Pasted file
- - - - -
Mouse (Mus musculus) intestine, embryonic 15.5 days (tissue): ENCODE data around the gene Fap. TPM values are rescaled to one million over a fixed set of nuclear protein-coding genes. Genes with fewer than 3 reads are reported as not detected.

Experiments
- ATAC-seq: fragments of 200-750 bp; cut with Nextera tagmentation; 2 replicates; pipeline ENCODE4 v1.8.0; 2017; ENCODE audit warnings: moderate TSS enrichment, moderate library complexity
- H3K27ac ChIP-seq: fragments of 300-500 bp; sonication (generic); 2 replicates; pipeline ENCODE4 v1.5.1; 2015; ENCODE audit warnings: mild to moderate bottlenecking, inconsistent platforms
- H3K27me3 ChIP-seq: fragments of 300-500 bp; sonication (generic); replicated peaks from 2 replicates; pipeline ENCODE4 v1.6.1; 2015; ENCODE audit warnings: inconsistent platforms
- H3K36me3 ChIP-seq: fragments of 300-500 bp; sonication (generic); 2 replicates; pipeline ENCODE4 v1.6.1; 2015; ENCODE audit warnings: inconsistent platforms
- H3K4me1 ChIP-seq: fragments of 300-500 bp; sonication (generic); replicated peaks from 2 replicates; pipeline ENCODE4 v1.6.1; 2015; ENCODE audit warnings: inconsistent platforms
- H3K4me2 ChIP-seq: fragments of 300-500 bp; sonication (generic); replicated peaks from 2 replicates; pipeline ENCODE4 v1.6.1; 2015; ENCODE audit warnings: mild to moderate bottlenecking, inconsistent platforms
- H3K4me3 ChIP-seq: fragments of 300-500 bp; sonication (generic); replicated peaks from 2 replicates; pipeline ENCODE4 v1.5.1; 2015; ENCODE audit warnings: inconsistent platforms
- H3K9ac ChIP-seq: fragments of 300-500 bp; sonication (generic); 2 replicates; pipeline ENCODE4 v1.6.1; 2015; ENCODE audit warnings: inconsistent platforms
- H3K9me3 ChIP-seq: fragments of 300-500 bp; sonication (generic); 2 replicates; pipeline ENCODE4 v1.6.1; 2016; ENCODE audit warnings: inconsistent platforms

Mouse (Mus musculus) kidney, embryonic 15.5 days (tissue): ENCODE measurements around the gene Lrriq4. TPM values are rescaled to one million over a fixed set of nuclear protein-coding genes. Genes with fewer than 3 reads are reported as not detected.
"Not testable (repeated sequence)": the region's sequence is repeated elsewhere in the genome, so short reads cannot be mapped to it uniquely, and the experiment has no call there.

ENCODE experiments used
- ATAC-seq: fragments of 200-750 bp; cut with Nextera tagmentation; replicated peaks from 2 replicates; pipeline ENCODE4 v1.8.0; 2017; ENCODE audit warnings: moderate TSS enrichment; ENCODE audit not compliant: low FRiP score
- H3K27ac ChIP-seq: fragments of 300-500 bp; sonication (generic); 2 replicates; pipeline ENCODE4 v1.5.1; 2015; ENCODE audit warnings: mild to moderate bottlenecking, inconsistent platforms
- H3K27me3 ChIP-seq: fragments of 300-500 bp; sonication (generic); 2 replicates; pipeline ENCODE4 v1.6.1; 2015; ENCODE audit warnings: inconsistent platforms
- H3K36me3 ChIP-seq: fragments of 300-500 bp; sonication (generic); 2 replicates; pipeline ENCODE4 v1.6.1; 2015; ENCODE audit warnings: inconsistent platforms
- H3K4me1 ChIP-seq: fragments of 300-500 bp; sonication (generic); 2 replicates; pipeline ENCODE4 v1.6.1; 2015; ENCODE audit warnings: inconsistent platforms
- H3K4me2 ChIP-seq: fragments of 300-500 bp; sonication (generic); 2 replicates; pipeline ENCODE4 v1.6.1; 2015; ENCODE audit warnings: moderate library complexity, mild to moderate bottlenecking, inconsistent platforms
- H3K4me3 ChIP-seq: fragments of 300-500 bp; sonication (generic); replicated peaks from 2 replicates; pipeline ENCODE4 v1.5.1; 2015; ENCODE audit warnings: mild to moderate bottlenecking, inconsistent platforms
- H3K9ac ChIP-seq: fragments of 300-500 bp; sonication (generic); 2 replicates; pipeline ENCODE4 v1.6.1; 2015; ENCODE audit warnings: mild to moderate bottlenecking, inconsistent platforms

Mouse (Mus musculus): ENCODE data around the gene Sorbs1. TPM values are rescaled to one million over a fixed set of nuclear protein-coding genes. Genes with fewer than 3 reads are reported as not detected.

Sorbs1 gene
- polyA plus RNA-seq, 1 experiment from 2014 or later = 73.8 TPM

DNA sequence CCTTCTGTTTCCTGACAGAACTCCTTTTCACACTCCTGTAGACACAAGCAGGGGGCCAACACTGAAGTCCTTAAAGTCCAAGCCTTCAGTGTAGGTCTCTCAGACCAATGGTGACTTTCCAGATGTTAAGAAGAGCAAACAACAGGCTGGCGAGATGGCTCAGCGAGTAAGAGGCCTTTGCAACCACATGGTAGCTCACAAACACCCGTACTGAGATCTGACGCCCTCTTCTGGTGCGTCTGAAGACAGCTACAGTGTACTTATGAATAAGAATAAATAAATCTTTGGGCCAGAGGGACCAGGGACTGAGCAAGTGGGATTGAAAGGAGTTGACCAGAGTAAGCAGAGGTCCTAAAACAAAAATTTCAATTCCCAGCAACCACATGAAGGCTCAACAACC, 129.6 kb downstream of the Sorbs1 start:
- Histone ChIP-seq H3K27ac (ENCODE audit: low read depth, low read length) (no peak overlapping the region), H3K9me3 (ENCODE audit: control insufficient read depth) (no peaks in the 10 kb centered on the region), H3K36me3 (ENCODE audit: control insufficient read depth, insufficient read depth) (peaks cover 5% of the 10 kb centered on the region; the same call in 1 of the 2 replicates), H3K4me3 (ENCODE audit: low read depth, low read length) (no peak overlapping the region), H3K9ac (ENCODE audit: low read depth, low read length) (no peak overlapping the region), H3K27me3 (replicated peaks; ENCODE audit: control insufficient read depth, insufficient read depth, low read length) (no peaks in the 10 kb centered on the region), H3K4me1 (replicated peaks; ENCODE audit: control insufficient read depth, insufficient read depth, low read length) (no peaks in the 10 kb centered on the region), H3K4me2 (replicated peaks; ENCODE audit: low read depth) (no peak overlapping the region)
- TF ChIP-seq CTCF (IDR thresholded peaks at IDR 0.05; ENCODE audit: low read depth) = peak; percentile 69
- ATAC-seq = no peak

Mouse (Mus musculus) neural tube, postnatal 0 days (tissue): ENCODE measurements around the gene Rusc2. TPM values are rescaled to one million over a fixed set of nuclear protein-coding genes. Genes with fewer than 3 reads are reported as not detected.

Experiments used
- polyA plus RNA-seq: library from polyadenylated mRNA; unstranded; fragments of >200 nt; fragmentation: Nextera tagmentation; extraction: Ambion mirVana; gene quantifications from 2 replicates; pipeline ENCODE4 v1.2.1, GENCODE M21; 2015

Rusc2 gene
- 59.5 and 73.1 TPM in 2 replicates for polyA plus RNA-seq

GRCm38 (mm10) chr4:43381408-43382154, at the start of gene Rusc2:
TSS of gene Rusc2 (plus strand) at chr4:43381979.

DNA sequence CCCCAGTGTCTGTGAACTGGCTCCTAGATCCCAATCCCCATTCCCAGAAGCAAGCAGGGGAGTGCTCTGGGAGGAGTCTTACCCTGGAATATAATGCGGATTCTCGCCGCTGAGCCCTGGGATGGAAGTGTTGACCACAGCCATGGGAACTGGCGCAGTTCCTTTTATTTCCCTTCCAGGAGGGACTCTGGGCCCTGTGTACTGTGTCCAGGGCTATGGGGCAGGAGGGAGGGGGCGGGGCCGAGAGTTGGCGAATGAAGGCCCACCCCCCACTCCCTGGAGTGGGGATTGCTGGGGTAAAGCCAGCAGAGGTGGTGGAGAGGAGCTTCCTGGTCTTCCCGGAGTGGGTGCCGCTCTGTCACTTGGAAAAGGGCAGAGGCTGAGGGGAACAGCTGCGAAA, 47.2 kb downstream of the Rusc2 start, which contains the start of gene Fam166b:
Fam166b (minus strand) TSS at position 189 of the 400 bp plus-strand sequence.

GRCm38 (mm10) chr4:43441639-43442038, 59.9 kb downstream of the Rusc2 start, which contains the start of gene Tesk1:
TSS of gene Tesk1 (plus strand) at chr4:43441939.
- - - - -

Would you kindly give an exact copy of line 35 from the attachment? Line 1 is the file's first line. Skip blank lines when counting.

GRCm38 (mm10) chr4:43381408-43382154, at the start of gene Rusc2: